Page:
The epaulette tree is a moderate to fast grower, with a bumpy brown bark on its – generally multiple – stems. Around May to June it is covered in snowy drifts of fragrant white flowers, which will produce loads of hairy stone fruits in autumn among golden yellow leaves. Requires a good loamy soil and a sunny position. Perfect as a specimen.
Height after 10 years 5m. Ultimate height 12m. Ultimate spread 12m. Hardiness rating RHS H7, USDA 6a.

13

Liquidambar styraciflua

Acer campestre subsp. campestre, a good tree for autumn

On chalky soil don’t forget our medium-sized native field maple, which we see lighting up hedgerows in October and November with its bright yellow shades. Also happy in heavy clay or acid soil.
Height 10m. Spread 7m.

14

Sorbus commixta

Sorbus commixta, an autumn tree

Great for late autumn fruits, the Japanese rowan is one of the last to hang on to its leaves and berries, almost into December. On a bright, sunny day the fiery orange autumn colours resemble a bonfire in the garden.
Height 10m. Spread 7m.

15

Fraxinus americana 'Autumn Purple'

Fraxinus americana 'Autumn Purple', a good autumn tree

This large white ash is one of the first to change colour, with reddish-purple leaf shades, usually around the end of September.
Height 18m. Spread 12m.

16

Nyssa sylvatica

Nyssa sylvatica, a good autumn tree

The tupelo from North America is probably the most popular medium-sized tree to plant by water, for its rich scarlet autumn foliage. It grows slowly.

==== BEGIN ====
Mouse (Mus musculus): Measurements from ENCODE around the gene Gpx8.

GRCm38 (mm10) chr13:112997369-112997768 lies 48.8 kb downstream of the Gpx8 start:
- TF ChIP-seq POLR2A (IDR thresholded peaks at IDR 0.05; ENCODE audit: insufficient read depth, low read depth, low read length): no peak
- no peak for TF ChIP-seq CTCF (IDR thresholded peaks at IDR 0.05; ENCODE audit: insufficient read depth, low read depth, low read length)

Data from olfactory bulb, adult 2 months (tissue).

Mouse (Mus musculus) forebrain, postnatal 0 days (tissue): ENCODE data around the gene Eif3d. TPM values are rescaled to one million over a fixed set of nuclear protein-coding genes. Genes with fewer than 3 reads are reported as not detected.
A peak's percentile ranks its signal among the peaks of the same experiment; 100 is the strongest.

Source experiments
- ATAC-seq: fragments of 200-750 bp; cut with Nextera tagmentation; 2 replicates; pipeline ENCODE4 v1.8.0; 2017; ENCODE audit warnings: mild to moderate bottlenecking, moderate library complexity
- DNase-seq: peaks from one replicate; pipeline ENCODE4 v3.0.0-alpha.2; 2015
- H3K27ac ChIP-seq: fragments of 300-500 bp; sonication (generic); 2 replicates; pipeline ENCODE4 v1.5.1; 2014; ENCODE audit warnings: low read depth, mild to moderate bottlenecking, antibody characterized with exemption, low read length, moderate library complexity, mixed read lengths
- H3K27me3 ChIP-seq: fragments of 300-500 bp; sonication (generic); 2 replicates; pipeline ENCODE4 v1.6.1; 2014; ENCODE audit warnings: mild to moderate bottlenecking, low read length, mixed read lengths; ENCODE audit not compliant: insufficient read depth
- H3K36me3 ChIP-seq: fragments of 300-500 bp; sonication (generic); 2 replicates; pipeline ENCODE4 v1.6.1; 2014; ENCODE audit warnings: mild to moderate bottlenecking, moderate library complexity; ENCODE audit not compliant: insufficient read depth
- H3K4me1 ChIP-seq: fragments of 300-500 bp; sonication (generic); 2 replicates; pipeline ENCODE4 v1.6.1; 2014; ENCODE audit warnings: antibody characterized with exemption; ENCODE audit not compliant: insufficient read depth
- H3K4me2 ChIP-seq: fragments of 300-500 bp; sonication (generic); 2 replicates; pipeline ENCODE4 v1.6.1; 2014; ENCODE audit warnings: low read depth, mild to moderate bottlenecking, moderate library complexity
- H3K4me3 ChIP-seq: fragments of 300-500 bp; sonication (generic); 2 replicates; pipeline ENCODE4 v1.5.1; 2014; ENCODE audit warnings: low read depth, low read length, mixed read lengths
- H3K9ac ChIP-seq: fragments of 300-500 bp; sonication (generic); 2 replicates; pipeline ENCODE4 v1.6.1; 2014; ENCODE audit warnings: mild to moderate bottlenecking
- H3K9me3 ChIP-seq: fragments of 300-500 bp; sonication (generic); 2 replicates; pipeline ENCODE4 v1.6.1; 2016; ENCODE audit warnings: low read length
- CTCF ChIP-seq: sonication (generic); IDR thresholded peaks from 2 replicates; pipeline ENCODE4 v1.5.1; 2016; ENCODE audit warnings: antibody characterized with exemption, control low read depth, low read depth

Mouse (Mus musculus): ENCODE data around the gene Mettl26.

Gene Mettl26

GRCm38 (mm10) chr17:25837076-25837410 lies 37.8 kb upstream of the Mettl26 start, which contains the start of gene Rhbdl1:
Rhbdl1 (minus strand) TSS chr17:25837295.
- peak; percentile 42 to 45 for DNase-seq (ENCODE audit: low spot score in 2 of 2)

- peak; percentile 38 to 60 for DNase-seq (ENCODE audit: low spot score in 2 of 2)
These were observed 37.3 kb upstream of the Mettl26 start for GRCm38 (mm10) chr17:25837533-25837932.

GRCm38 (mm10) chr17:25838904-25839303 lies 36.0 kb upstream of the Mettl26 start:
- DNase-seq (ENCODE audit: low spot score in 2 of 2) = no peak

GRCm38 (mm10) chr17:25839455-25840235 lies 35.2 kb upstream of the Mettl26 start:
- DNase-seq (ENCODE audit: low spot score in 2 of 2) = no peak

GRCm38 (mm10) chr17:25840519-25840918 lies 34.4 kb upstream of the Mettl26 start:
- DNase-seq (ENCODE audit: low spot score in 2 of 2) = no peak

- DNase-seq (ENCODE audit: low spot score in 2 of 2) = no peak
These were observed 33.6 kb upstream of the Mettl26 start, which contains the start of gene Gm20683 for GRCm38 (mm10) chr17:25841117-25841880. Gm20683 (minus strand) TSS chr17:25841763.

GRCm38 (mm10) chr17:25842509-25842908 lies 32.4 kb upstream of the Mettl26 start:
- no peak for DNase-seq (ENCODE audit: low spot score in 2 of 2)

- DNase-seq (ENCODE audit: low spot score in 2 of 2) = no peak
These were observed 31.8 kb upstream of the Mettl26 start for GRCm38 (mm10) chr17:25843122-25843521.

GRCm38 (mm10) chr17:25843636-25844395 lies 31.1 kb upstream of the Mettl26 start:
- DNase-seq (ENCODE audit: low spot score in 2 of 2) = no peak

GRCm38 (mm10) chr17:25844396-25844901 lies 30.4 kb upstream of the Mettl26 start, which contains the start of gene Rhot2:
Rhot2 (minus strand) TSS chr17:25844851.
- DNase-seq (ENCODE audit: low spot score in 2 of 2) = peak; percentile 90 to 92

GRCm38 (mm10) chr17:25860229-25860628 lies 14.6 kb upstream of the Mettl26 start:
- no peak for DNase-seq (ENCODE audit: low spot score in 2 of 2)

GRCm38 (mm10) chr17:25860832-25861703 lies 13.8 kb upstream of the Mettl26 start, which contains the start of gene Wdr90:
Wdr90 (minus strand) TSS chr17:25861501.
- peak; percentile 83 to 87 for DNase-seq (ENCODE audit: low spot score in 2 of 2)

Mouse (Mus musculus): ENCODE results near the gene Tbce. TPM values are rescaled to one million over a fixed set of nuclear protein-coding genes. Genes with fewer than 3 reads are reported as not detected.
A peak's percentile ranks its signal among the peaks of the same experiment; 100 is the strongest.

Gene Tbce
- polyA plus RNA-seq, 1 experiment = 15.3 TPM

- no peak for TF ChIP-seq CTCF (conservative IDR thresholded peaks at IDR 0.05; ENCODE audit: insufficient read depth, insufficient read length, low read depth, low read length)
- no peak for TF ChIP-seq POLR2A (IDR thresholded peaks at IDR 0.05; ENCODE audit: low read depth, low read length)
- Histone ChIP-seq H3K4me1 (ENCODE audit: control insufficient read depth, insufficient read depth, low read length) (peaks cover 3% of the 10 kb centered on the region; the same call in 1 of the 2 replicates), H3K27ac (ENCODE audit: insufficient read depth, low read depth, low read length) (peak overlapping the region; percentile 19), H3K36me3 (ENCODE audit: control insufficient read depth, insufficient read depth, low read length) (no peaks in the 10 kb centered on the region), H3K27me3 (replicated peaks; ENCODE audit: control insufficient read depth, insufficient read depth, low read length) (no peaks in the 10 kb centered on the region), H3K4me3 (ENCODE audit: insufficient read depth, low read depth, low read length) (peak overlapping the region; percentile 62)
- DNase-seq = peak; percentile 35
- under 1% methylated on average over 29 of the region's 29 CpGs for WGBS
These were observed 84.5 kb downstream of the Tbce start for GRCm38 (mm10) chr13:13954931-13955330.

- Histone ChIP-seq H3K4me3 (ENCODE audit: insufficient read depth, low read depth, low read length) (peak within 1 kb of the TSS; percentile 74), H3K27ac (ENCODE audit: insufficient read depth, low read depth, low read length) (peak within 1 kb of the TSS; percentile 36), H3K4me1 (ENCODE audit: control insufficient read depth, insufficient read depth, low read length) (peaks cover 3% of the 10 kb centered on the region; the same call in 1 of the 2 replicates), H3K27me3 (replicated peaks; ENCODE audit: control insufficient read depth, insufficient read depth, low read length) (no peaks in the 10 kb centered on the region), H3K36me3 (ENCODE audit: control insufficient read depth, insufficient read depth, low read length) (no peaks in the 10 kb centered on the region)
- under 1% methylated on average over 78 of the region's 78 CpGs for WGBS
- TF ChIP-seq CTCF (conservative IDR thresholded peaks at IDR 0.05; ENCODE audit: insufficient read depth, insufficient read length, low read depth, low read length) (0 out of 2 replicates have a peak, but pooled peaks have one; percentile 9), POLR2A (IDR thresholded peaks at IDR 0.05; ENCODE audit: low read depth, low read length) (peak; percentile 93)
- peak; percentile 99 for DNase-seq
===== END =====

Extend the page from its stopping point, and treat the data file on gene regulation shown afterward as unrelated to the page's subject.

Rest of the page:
Height 20m. Spread 10m.

Where to buy autumn trees

Why do trees change colour in autumn?

The beautiful reds, yellows and oranges that light up both our natural landscape and our gardens in autumn are brought on by several changes. the days are shorter and the nights cooler, even before the first frosts. There also tends to be additional ground moisture at this time of year.

As the tree begins to stop food production, the amount of green pigment in the leaf, which we know as chlorophyll reduces. The carotenoids (which produce the orange-yellow colours) and anthocyanins (which produce the reds and purples) become the stronger pigments, overwintering the green chlorophyll. This is what gives us the gorgeous, varied tints that we know as autumn colour.

Advertisement

However, the autumn colour on trees is variable and relies heavily on some late summer rain. It is probably the most difficult season to predict, as it is often spread over a period of at least three months and its never the same from year to year.

Advertisement
Advertisement
Advertisement

Sponsored content